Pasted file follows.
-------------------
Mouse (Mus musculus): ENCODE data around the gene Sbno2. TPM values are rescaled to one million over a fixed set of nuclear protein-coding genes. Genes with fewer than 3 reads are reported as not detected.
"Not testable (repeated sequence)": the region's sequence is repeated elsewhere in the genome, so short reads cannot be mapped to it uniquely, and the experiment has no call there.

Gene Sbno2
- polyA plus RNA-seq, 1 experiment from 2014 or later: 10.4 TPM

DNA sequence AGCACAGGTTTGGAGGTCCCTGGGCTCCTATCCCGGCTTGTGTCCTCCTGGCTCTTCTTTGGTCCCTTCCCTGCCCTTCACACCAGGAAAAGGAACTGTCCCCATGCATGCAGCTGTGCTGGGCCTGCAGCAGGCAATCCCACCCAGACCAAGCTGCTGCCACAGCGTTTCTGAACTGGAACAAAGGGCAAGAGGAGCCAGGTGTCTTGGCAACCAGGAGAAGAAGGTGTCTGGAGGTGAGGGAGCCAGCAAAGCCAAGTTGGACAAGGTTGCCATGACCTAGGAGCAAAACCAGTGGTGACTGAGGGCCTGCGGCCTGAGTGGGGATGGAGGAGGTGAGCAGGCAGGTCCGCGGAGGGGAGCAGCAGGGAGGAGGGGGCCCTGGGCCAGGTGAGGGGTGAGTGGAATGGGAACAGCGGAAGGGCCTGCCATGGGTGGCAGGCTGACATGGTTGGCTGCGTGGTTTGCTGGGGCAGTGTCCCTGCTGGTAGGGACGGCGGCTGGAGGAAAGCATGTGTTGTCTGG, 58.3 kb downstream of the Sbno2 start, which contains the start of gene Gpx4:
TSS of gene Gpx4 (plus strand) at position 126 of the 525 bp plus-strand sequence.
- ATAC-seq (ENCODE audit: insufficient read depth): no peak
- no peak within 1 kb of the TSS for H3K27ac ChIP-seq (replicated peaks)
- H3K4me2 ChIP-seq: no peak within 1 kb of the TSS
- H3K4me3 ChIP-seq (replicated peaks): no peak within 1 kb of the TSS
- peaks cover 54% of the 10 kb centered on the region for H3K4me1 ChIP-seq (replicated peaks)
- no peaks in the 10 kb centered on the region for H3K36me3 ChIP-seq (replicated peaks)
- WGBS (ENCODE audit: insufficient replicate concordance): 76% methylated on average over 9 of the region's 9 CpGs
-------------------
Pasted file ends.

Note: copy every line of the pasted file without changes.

Mouse (Mus musculus): ENCODE data around the gene Sbno2. TPM values are rescaled to one million over a fixed set of nuclear protein-coding genes. Genes with fewer than 3 reads are reported as not detected.
"Not testable (repeated sequence)": the region's sequence is repeated elsewhere in the genome, so short reads cannot be mapped to it uniquely, and the experiment has no call there.

Gene Sbno2
- polyA plus RNA-seq, 1 experiment from 2014 or later: 10.4 TPM

DNA sequence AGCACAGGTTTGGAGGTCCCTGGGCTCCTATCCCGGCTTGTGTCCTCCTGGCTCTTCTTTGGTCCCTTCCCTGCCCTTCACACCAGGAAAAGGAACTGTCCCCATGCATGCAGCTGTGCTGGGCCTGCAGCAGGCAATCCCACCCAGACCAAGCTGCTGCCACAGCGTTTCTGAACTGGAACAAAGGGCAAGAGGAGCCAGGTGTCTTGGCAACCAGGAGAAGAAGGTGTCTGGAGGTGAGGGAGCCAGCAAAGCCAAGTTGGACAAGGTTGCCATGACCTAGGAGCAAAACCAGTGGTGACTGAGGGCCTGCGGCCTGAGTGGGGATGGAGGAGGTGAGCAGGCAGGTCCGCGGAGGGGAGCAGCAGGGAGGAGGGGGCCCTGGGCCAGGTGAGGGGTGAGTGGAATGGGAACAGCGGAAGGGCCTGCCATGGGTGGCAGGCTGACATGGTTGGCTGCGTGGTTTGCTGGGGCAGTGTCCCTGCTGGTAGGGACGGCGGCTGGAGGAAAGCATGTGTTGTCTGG, 58.3 kb downstream of the Sbno2 start, which contains the start of gene Gpx4:
TSS of gene Gpx4 (plus strand) at position 126 of the 525 bp plus-strand sequence.
- ATAC-seq (ENCODE audit: insufficient read depth): no peak
- no peak within 1 kb of the TSS for H3K27ac ChIP-seq (replicated peaks)
- H3K4me2 ChIP-seq: no peak within 1 kb of the TSS
- H3K4me3 ChIP-seq (replicated peaks): no peak within 1 kb of the TSS
- peaks cover 54% of the 10 kb centered on the region for H3K4me1 ChIP-seq (replicated peaks)
- no peaks in the 10 kb centered on the region for H3K36me3 ChIP-seq (replicated peaks)
- WGBS (ENCODE audit: insufficient replicate concordance): 76% methylated on average over 9 of the region's 9 CpGs